This smaller, lighter-colored cousin of the Greater Prairie-Chicken has declined dramatically in recent decades, primarily due to habitat loss, degradation, and fragmentation. It now occupies less than 15 percent of its historic range, and despite being a Candidate Species for listing under the Endangered Species Act (ESA) since 1998, remains unlisted.
The Lesser Prairie-Chicken prefers rather arid, mid-grass prairie of dwarf shrubs and mixed vegetation. Males display on leks (courtship grounds) of up to 40 birds in the spring; nesting females require a canopy of grasses for successful nesting and raising young. This habitat has been increasingly whittled away by overgrazing, drought, and oil and gas development, which continue to place remaining habitats for this species at risk. The clearing of land for wind development poses a significant new threat, since these birds will not tolerate habitat disturbance near lekking and nesting areas.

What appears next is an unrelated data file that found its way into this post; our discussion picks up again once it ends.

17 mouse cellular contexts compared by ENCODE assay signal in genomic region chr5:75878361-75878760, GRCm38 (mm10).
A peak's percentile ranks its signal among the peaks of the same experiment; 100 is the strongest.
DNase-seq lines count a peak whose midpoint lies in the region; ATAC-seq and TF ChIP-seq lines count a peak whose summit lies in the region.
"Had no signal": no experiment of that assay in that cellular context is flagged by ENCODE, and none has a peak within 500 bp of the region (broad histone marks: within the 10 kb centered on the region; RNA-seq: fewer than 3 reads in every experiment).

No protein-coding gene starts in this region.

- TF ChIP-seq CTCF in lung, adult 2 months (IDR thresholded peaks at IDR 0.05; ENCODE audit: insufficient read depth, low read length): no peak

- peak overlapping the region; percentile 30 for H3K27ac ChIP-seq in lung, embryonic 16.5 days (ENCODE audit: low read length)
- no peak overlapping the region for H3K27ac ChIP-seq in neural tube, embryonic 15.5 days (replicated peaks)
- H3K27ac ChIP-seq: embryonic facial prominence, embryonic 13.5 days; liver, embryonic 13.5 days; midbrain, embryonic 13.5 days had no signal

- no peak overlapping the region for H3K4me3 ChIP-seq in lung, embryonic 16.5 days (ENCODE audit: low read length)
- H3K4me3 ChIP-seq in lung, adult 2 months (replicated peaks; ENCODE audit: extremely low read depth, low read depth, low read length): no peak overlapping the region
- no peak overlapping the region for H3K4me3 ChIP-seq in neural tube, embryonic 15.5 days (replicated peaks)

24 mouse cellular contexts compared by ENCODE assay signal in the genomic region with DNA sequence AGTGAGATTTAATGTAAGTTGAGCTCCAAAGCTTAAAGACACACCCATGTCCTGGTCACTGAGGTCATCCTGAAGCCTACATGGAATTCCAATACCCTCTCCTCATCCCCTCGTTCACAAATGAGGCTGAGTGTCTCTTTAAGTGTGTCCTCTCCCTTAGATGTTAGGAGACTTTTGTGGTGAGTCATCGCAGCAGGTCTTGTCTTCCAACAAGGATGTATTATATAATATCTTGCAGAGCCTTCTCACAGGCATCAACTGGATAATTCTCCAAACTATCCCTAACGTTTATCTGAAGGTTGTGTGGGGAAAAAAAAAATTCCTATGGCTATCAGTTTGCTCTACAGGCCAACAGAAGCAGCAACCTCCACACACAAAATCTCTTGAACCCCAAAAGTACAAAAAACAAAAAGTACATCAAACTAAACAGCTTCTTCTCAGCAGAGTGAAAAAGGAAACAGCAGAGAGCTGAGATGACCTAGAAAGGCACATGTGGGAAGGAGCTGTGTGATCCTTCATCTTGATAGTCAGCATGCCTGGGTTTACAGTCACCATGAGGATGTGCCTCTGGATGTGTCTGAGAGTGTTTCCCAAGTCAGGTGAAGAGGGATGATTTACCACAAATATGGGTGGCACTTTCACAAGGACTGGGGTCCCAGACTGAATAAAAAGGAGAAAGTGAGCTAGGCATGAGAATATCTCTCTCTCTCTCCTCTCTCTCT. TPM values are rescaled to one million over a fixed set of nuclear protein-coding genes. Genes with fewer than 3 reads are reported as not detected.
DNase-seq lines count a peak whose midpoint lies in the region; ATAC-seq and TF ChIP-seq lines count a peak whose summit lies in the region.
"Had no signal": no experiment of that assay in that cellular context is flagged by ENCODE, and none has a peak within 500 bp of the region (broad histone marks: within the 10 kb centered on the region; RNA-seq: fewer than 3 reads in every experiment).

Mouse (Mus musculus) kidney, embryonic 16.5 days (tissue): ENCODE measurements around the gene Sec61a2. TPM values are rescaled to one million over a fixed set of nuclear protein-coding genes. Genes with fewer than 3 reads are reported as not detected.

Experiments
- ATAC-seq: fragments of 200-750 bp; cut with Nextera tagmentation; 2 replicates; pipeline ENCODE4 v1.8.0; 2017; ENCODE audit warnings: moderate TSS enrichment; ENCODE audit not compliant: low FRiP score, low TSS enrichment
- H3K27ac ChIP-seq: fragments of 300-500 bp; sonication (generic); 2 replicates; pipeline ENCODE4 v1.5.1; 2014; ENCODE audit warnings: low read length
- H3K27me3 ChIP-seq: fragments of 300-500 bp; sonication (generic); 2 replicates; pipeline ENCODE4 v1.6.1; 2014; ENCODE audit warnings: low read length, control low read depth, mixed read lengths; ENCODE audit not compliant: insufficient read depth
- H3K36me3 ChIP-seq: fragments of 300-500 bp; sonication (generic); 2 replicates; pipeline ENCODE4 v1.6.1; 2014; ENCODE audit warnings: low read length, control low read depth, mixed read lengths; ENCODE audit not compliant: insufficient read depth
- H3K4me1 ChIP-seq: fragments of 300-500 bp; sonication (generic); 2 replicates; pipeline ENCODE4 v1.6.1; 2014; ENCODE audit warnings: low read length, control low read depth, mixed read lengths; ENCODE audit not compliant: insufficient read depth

Legislation introduced as an add-on to the most recent round of budget bills tried to place a moratorium on new Endangered Species Act listings, which would have prevented the Lesser Prairie-Chicken from ever gaining ESA protection, but it was defeated following a public outcry and action by ABC and other groups. However, the Lesser Prairie-Chicken is now facing another, more specifically targeted amendment aimed at blocking its listing, which could be considered by Congress later this year.
To help ABC conserve this and other declining U.S. bird species, click here!